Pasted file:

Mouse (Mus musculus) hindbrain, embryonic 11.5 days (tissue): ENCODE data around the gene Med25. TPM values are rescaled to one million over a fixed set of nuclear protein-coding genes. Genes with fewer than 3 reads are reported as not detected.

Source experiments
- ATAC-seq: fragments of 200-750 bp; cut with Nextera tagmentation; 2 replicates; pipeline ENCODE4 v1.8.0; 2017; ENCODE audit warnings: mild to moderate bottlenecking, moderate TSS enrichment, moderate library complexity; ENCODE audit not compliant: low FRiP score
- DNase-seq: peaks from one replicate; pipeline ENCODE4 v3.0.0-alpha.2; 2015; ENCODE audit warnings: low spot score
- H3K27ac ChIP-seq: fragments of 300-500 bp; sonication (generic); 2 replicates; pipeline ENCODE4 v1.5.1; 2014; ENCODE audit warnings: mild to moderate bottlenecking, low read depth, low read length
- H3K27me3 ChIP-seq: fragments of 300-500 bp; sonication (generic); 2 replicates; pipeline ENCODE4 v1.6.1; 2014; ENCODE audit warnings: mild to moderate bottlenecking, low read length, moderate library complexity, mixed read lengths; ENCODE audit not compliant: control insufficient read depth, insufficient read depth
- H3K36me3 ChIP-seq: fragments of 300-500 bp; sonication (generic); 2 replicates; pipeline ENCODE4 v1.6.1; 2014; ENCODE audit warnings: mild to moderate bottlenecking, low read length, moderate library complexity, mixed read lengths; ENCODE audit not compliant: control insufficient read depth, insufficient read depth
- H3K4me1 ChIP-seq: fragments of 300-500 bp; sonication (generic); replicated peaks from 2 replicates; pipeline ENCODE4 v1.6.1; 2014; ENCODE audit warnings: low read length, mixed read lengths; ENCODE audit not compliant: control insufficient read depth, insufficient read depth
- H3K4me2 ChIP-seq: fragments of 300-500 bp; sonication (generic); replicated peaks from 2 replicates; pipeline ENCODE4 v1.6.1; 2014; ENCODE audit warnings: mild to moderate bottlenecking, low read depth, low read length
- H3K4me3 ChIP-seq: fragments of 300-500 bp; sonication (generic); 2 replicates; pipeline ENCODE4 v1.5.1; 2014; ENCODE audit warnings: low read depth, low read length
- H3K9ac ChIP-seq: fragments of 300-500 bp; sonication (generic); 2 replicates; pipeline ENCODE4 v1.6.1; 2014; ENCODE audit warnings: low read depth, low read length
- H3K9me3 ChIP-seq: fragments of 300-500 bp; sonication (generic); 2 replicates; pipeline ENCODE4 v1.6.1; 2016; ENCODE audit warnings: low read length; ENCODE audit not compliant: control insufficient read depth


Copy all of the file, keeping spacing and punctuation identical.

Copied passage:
Mouse (Mus musculus) hindbrain, embryonic 11.5 days (tissue): ENCODE data around the gene Med25. TPM values are rescaled to one million over a fixed set of nuclear protein-coding genes. Genes with fewer than 3 reads are reported as not detected.

Source experiments
- ATAC-seq: fragments of 200-750 bp; cut with Nextera tagmentation; 2 replicates; pipeline ENCODE4 v1.8.0; 2017; ENCODE audit warnings: mild to moderate bottlenecking, moderate TSS enrichment, moderate library complexity; ENCODE audit not compliant: low FRiP score
- DNase-seq: peaks from one replicate; pipeline ENCODE4 v3.0.0-alpha.2; 2015; ENCODE audit warnings: low spot score
- H3K27ac ChIP-seq: fragments of 300-500 bp; sonication (generic); 2 replicates; pipeline ENCODE4 v1.5.1; 2014; ENCODE audit warnings: mild to moderate bottlenecking, low read depth, low read length
- H3K27me3 ChIP-seq: fragments of 300-500 bp; sonication (generic); 2 replicates; pipeline ENCODE4 v1.6.1; 2014; ENCODE audit warnings: mild to moderate bottlenecking, low read length, moderate library complexity, mixed read lengths; ENCODE audit not compliant: control insufficient read depth, insufficient read depth
- H3K36me3 ChIP-seq: fragments of 300-500 bp; sonication (generic); 2 replicates; pipeline ENCODE4 v1.6.1; 2014; ENCODE audit warnings: mild to moderate bottlenecking, low read length, moderate library complexity, mixed read lengths; ENCODE audit not compliant: control insufficient read depth, insufficient read depth
- H3K4me1 ChIP-seq: fragments of 300-500 bp; sonication (generic); replicated peaks from 2 replicates; pipeline ENCODE4 v1.6.1; 2014; ENCODE audit warnings: low read length, mixed read lengths; ENCODE audit not compliant: control insufficient read depth, insufficient read depth
- H3K4me2 ChIP-seq: fragments of 300-500 bp; sonication (generic); replicated peaks from 2 replicates; pipeline ENCODE4 v1.6.1; 2014; ENCODE audit warnings: mild to moderate bottlenecking, low read depth, low read length
- H3K4me3 ChIP-seq: fragments of 300-500 bp; sonication (generic); 2 replicates; pipeline ENCODE4 v1.5.1; 2014; ENCODE audit warnings: low read depth, low read length
- H3K9ac ChIP-seq: fragments of 300-500 bp; sonication (generic); 2 replicates; pipeline ENCODE4 v1.6.1; 2014; ENCODE audit warnings: low read depth, low read length
- H3K9me3 ChIP-seq: fragments of 300-500 bp; sonication (generic); 2 replicates; pipeline ENCODE4 v1.6.1; 2016; ENCODE audit warnings: low read length; ENCODE audit not compliant: control insufficient read depth